In keeping with Magenta Plains’ ongoing interest in supporting and fostering intergenerational conversations, the exhibition presents three generations of New York artists and their work ranging from the early 1980s through the present.
Peter Nagy, Anne Libby and Barry Le Va share an affinity for psychic and physical explorations of architectonic space with reduced means and material. Adhering to a restricted palette and often forgoing color altogether, Nagy, Libby and Le Va use industrial materials as both form and content. Working within self-imposed constraints, these artists develop conceptual structures to engage the dialectic of order and chaos and the intersection of logical, technical systems versus the transient subjectivity of the viewer. Formal and conceptual links can be seen across each of their practices, a reminder that ideas are cyclical. This exhibition recognizes the lasting impression artistic influence can have on subsequent generations who, in turn, reinterpret these ideas in new and unexpected ways.
One of the leading figures of Post-Minimalism and Process Art, Barry Le Va’s influence on the trajectory of contemporary art cannot be underestimated. Part installation and part residual performance, Le Va’s "non-specific situations" push the limits of sculpture to the point of dematerialization. Utilizing commonplace and impermanent materials such as felt, steel, wood, dust, chalk, concrete and shattered glass, Le Va’s floor-based “scatter” compositions are pre-meditated through written directives and diagrams—traces of his process—which manifest as plan views, small-scale notations, collages, or mappings of bunkers used in military actions. For this exhibition, Magenta Plains will be presenting a selection of works on paper spanning 40 years which simultaneously portray an artist thinking through spatial problems as much as they posit and revise the layered, sculptural installations into dramatic, graphic form.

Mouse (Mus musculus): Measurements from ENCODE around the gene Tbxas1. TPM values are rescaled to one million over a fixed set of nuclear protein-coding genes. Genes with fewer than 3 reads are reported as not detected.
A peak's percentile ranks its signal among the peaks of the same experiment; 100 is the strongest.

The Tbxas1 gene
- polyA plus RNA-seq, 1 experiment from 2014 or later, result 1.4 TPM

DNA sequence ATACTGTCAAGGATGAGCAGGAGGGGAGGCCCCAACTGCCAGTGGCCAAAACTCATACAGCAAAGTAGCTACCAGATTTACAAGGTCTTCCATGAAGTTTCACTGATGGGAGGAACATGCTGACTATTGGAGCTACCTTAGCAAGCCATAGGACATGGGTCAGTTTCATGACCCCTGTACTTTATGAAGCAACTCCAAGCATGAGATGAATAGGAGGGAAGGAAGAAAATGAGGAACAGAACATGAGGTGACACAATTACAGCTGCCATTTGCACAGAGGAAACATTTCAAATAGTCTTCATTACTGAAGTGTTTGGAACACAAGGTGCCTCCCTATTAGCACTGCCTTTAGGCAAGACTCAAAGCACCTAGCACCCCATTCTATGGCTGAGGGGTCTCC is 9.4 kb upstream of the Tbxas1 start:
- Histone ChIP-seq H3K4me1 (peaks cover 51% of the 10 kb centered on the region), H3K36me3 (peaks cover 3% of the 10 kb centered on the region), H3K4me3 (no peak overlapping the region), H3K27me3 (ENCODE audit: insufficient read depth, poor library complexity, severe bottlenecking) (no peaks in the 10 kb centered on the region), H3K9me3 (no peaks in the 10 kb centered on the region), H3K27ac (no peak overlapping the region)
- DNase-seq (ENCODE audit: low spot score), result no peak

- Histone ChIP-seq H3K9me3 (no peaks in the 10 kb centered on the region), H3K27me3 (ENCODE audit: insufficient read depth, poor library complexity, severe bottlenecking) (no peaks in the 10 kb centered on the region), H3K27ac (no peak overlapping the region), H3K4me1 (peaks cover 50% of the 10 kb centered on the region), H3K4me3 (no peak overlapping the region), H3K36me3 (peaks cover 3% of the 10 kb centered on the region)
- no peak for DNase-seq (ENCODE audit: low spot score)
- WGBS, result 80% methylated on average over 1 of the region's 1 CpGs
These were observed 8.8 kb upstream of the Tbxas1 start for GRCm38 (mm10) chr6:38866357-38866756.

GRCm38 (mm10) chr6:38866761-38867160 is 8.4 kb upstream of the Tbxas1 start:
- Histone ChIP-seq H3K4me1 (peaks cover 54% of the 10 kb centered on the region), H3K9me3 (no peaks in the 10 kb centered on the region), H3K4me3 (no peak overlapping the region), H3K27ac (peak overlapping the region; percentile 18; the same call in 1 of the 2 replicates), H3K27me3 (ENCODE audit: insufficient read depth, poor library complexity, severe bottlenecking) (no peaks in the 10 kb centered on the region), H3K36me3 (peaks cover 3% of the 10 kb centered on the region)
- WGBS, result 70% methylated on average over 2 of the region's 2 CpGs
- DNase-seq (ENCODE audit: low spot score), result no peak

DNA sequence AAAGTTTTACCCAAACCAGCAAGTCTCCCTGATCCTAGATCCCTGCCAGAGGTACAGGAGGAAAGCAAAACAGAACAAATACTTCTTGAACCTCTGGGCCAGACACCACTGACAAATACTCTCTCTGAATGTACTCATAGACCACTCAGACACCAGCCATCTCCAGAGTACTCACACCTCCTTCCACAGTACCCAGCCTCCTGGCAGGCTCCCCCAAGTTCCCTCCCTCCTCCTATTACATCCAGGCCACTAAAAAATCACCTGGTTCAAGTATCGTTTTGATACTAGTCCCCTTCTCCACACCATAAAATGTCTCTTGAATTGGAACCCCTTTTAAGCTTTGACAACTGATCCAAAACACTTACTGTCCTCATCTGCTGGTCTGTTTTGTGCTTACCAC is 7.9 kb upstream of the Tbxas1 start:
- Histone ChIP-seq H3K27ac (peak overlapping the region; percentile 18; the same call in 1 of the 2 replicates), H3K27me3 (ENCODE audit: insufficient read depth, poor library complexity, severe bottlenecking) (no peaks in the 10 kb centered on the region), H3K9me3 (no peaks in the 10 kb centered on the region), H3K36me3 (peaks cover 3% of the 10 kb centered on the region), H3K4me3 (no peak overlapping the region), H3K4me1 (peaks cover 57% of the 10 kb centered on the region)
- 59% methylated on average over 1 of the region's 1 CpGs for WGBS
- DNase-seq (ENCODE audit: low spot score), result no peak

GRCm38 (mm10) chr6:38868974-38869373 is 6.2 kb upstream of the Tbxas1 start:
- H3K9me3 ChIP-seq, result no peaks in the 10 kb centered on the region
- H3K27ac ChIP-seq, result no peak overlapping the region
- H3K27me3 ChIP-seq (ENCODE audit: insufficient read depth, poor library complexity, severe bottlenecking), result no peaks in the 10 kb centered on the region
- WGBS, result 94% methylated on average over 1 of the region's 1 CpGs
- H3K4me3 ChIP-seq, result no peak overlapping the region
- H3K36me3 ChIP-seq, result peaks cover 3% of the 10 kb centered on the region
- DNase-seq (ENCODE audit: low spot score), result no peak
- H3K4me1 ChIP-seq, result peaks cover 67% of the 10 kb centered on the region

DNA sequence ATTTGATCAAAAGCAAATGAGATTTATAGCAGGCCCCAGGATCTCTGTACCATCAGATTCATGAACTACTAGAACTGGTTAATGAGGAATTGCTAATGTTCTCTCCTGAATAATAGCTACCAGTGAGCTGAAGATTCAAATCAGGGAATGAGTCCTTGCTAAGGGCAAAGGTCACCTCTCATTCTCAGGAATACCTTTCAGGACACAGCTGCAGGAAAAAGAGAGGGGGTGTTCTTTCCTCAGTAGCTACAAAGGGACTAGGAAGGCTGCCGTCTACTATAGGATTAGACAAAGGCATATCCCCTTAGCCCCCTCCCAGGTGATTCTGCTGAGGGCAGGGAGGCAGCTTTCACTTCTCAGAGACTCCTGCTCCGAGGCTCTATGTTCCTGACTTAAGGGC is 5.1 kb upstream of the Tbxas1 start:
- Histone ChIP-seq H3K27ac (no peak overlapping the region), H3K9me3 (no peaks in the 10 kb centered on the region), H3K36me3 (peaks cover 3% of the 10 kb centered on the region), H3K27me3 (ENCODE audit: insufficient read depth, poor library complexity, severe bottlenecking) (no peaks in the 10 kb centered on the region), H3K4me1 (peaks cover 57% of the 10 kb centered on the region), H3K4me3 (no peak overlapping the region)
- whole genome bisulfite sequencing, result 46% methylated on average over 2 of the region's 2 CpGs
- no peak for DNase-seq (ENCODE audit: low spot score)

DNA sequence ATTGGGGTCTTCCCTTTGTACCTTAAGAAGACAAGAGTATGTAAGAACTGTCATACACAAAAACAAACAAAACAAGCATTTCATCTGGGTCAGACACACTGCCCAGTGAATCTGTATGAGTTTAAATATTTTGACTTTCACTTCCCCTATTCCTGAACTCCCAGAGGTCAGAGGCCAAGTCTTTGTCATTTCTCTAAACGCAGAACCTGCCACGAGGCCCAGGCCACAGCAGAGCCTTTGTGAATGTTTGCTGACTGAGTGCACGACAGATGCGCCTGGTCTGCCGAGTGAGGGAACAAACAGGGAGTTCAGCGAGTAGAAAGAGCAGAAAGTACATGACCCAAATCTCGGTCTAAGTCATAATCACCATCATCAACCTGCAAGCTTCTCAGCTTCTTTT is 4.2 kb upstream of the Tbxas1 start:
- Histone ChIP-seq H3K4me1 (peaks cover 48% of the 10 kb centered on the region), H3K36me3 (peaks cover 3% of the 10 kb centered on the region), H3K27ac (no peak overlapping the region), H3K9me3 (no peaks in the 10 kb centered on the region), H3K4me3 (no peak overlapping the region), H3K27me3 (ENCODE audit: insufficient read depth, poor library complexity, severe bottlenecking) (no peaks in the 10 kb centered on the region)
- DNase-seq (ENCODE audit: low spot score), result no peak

In the late 1970s when Peter Nagy moved to New York City to attend art school, Le Va was exhibiting regularly at Sonnabend Gallery and had held solo shows at the New Museum and the Whitney Museum. These exhibitions left a strong and powerful impression on the young artist. Nagy’s stark paintings and xeroxes of culture and architecture explored the invasiveness of corporate control, as seen both in cultural institutions and inside of our bodies. Many of his black and white xeroxes and paintings relate to floor plans of institutional spaces such as museums and corporations, foregrounding the labels and symbols of the specific locations to draw attention to the slippage between art and the context of its production and display. Magenta Plains will be displaying large-scale aluminum paintings from the late 1980s as well as a new sculptural installation in the window gallery at 95 Orchard Street.
In Anne Libby’s work, industrially manufactured products and materials such as picnic tables, venetian blinds and Japanese seaweed are appropriated and transformed into highly graphic, biomorphic forms that are at once minimal and muted, yet aggressively ornamental. Sculptures in wood, Formica, and glass are surgically calculated, produced meticulously from technical drawings which extrapolate found forms and textures.